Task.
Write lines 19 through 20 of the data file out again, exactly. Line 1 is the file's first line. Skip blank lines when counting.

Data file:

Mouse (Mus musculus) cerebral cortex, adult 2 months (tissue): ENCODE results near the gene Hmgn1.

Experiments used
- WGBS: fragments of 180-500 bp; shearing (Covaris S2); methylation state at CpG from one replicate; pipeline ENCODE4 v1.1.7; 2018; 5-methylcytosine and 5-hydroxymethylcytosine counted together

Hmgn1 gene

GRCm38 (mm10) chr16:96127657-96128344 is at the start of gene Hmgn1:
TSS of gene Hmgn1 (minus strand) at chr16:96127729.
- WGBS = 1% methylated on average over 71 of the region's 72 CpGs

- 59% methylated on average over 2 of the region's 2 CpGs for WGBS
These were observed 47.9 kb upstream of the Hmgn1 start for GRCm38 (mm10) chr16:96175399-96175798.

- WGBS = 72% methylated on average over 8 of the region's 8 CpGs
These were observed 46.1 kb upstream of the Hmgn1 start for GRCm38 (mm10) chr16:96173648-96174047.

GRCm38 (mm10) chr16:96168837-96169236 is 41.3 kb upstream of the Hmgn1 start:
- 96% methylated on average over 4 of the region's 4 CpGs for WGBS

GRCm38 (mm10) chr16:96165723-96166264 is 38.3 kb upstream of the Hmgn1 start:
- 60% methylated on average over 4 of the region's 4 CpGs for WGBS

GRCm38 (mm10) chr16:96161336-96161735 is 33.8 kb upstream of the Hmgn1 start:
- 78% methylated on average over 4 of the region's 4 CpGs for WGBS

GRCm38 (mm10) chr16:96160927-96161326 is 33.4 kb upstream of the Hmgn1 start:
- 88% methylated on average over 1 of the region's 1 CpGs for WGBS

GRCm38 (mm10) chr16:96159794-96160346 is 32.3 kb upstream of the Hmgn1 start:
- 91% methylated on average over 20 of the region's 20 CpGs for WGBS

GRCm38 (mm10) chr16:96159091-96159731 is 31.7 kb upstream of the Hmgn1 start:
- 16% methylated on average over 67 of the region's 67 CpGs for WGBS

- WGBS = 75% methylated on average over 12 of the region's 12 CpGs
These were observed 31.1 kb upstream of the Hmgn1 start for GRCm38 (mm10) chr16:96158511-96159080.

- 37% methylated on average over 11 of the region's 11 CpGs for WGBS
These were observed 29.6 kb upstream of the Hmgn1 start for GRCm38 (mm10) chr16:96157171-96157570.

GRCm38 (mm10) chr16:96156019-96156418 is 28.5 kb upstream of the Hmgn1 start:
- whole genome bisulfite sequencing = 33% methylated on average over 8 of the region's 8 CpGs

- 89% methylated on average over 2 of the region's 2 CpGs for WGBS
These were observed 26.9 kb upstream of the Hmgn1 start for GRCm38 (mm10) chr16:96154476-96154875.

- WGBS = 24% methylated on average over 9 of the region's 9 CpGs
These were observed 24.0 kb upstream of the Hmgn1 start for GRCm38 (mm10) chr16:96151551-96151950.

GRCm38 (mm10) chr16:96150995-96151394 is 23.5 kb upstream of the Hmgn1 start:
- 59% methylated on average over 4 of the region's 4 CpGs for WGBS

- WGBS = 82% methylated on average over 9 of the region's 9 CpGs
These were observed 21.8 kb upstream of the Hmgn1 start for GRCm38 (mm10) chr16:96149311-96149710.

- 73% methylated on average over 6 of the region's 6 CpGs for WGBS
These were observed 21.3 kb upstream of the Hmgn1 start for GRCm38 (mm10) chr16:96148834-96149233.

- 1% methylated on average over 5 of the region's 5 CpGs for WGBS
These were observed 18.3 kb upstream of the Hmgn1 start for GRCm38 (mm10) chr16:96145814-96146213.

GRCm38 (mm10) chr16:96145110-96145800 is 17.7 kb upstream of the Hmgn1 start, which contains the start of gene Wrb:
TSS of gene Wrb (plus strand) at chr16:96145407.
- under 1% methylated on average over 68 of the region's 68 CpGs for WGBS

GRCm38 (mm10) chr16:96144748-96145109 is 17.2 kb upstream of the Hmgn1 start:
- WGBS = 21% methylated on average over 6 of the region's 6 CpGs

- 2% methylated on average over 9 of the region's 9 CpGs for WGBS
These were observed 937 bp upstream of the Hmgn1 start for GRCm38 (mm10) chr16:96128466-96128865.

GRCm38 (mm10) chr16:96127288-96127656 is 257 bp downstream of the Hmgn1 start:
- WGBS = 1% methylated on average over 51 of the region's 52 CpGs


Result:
- 88% methylated on average over 1 of the region's 1 CpGs for WGBS

GRCm38 (mm10) chr16:96159794-96160346 is 32.3 kb upstream of the Hmgn1 start: